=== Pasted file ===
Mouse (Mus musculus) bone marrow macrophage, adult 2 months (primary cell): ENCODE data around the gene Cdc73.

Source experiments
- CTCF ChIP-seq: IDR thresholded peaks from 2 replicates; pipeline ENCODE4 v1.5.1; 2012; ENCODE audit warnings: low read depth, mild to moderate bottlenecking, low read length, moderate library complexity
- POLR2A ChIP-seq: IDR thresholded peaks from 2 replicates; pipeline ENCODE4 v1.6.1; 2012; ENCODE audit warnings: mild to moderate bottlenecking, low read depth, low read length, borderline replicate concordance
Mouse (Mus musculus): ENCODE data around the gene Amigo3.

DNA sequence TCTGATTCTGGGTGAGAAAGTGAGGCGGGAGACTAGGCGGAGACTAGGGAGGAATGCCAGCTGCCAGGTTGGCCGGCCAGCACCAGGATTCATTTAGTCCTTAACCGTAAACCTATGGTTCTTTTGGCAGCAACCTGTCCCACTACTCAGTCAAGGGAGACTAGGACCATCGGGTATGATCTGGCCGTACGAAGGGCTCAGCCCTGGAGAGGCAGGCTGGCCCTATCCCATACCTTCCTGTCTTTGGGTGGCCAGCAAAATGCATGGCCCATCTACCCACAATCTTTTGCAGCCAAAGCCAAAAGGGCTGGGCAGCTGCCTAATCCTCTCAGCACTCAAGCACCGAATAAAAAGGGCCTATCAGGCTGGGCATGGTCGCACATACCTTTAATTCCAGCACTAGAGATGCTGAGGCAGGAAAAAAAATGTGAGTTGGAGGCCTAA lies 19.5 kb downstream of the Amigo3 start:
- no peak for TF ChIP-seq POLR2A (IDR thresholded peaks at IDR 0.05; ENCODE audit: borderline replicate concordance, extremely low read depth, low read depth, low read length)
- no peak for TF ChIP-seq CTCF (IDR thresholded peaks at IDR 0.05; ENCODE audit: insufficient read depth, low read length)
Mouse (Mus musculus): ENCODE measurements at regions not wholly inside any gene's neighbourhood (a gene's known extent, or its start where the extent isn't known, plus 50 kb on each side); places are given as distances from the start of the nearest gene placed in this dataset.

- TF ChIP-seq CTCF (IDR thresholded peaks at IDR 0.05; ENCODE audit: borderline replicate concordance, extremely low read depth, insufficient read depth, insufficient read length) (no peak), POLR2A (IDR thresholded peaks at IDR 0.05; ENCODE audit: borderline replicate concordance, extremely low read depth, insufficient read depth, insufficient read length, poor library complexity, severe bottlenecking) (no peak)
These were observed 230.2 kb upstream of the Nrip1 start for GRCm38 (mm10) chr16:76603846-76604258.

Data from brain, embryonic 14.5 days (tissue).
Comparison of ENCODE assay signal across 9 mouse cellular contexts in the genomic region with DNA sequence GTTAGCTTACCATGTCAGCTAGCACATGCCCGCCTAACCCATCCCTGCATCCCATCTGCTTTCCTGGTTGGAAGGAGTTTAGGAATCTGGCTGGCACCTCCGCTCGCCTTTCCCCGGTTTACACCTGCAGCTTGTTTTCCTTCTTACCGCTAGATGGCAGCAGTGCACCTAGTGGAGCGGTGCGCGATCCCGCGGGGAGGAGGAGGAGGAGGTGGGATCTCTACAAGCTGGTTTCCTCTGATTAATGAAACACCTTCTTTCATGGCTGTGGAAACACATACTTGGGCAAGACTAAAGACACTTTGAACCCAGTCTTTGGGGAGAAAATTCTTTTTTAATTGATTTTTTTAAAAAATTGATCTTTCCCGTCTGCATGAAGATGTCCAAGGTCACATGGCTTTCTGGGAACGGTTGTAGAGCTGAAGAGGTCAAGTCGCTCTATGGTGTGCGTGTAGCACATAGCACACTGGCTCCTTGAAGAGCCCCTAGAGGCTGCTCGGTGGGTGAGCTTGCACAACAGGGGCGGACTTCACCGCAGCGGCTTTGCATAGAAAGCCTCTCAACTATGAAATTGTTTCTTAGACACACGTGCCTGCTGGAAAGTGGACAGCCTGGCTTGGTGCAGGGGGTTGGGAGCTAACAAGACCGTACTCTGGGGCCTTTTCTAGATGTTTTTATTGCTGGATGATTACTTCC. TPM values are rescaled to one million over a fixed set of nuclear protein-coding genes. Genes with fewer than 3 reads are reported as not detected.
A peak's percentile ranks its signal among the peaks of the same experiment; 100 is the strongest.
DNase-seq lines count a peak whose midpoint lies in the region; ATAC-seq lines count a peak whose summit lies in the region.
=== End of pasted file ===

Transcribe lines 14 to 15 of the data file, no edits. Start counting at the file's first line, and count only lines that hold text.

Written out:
A peak's percentile ranks its signal among the peaks of the same experiment; 100 is the strongest.
DNase-seq lines count a peak whose midpoint lies in the region; ATAC-seq lines count a peak whose summit lies in the region.